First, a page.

By Joe LacdanOctober 8, 2019
FORT INDIANTOWN GAP, Pa. -- During the upcoming Military World Games in Wuhan, China, the U.S. Armed Forces women's basketball players will face taller, Olympic-caliber players.
However, the U.S. women carry a quiet confidence about them.
Team USA will use a combination of speed, strength and shooting to offset any size disadvantage, U.S. coach and Army Maj. Michael Meyers II said. A few of the U.S. women are also deadly from three-point range.
LONG-RANGE PRECISION FIRE
"I call them the splash sisters," joked Meyers during an Oct. 3 scrimmage. The team held training camp in preparation for the 7th Council of International Sports for Military, or CISM, Military World Games that begin Oct. 18 and continue through Oct. 28. Military athletes from about 100 nations compete in the CISM games every four years before the summer Olympics.
Army 1st Lt. Jala Harris and Army Capt. Taylor Alton will pace the U.S. women with their three-point shooting abilities which helped the All-Army team capture the 2019 Armed Forces Basketball Championship last June.
Alton shot 45 percent from the arc during the AFBC, including hitting six of seven from downtown during the All-Army team's 91-76 dismantling of Navy in the teams' second meeting. Harris hit 48 percent of her three-point attempts during the tournament, including seven of nine threes in a 91-67 rout of the All-Marine Corps team. A third U.S. player, Petty Officer 1st Class Christie Ayers, shot 39 percent from three-point range for the All-Navy team.
"We have shooters everywhere," said Army Sgt. Donita Adams, a 5-foot 8-inch guard. "Everyone can shoot the basketball on this team."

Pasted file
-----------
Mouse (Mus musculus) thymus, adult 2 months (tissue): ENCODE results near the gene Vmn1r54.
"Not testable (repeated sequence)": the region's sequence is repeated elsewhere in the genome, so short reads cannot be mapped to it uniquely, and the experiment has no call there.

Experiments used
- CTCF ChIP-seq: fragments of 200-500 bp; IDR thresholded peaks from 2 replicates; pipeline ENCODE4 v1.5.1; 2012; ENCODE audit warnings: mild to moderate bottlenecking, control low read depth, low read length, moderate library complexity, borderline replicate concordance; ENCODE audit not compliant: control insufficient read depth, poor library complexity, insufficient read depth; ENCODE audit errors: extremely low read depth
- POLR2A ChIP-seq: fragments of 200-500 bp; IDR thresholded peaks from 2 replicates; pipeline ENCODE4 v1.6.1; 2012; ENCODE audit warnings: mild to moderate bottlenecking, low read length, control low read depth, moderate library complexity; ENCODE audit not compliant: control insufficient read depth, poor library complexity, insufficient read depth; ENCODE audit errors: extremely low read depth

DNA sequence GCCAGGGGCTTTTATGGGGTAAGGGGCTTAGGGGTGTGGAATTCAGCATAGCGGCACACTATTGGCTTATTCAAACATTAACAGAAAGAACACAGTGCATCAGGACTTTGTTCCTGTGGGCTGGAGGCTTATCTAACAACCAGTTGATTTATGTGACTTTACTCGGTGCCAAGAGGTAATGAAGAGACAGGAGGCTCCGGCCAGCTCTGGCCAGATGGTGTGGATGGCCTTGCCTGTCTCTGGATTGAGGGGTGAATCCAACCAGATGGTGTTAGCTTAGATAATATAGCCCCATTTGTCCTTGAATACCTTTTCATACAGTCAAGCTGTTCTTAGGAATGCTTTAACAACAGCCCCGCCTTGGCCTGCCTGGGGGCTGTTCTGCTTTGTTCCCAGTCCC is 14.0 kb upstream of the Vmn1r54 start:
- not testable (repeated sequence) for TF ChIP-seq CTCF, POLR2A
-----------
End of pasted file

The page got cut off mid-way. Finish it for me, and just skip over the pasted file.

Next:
The squad can also run. While admittedly undersized compared to its towering international competitors, the U.S. has several talented players that can hustle, including Ayers, Adams and Air Force 2nd Lt. Charmaine Clark, the AFBC leading scorer at 17.9 points per game. Adams, who played professionally in Italy and had a brief stint with the WNBA's Los Angeles Sparks, led the All-Army team in scoring at 14.9 ppg. Harris averaged 14.6 ppg and an Army team-best 4.4 assists per game.
"I think we'll really be able to run teams up and down the floor," Alton said. "If we find size mismatches we'll be able to take advantage of them even if we're on the smaller end."
The team's post game will be anchored by the All-Navy team's leading scorer, Petty Officer 3rd Class Danika Dale, who averaged 13.3 ppg and 7.4 rebounds per game at the AFBC.
They also have some experience, as Ayers (11.1 ppg at AFBC) and Adams both played in the 2016 World Military Basketball Championship at Camp Pendleton, California, where the U.S. took silver after losing to Brazil by one in the final.
"I think we have a really good chance of winning gold," said Ayers, who had 25 points for Navy to help hand the All-Army team their lone AFBC loss. "We have a lot of good shooters, we have a lot of post players that are good inside, but they can also step out and hit the mid-range shot as well. I just think we have an all-around really good team. We're not one dimensional."
Myers said his squad could be the most talented group ever assembled. He added that several players could find their way into the starting rotation depending on the matchups and players' overall health.
Many of the Armed Forces players have Division I experience including Alton, who led Michigan State in three-point shooting as a senior; Ally Lehman, who starred at Northern Illinois; and Clark, who competed for the University of Miami. Harris played for the University of Alabama-Birmingham and earned Conference USA's freshman of the year honors.
"A very talented group of women," Meyers said. "Maybe the best in quite some time. A lot of great shooting. A lot of very selfless leaders that are willing to sacrifice some of the important parts of their game for the better of the team."
Meyers did say he will likely start 6-1 Sgt. 1st Class April Cromartie (Army) 6-foot Dale, and Alton. The starting wings likely will be decided by committee and he will also consult the team's trainer, Army Capt. Kelsey Gebauer, to keep his lineup fresh.
"That's one of the craziest things about this whole process is that every last one of these women are starters on an averaged armed forces team," Meyers said. "So what we're most likely going to do is look at our matchups."
Meyers expects a lofty challenge from the host nation, adding that the Chinese armed forces squad typically boasts a larger lineup.
"Obviously China's going to be a really big team, very skilled team, and they're the host country, so they're going to put their best foot forward," Meyers said.